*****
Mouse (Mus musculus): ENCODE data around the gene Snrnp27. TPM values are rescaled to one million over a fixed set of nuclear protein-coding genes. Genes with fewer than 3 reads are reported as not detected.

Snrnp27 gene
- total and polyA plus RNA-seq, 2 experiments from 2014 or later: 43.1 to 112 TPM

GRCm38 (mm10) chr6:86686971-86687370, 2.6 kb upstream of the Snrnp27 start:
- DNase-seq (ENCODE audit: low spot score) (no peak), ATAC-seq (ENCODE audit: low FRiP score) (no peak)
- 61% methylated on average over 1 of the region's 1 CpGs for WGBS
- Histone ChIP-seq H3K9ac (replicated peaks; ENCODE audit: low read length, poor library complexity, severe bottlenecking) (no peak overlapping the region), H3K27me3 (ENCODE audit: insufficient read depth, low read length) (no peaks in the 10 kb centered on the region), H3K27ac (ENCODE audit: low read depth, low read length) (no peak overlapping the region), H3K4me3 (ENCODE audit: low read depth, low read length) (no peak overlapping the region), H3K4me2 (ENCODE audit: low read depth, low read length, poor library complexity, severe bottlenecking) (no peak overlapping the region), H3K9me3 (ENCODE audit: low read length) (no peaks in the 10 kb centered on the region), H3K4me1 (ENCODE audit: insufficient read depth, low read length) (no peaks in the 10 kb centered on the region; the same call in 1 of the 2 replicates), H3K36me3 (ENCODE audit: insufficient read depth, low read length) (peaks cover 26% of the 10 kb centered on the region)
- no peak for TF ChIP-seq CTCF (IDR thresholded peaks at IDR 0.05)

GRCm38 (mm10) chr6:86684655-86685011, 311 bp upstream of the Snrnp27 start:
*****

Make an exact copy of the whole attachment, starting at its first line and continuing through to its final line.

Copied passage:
Mouse (Mus musculus): ENCODE data around the gene Snrnp27. TPM values are rescaled to one million over a fixed set of nuclear protein-coding genes. Genes with fewer than 3 reads are reported as not detected.

Snrnp27 gene
- total and polyA plus RNA-seq, 2 experiments from 2014 or later: 43.1 to 112 TPM

GRCm38 (mm10) chr6:86686971-86687370, 2.6 kb upstream of the Snrnp27 start:
- DNase-seq (ENCODE audit: low spot score) (no peak), ATAC-seq (ENCODE audit: low FRiP score) (no peak)
- 61% methylated on average over 1 of the region's 1 CpGs for WGBS
- Histone ChIP-seq H3K9ac (replicated peaks; ENCODE audit: low read length, poor library complexity, severe bottlenecking) (no peak overlapping the region), H3K27me3 (ENCODE audit: insufficient read depth, low read length) (no peaks in the 10 kb centered on the region), H3K27ac (ENCODE audit: low read depth, low read length) (no peak overlapping the region), H3K4me3 (ENCODE audit: low read depth, low read length) (no peak overlapping the region), H3K4me2 (ENCODE audit: low read depth, low read length, poor library complexity, severe bottlenecking) (no peak overlapping the region), H3K9me3 (ENCODE audit: low read length) (no peaks in the 10 kb centered on the region), H3K4me1 (ENCODE audit: insufficient read depth, low read length) (no peaks in the 10 kb centered on the region; the same call in 1 of the 2 replicates), H3K36me3 (ENCODE audit: insufficient read depth, low read length) (peaks cover 26% of the 10 kb centered on the region)
- no peak for TF ChIP-seq CTCF (IDR thresholded peaks at IDR 0.05)

GRCm38 (mm10) chr6:86684655-86685011, 311 bp upstream of the Snrnp27 start: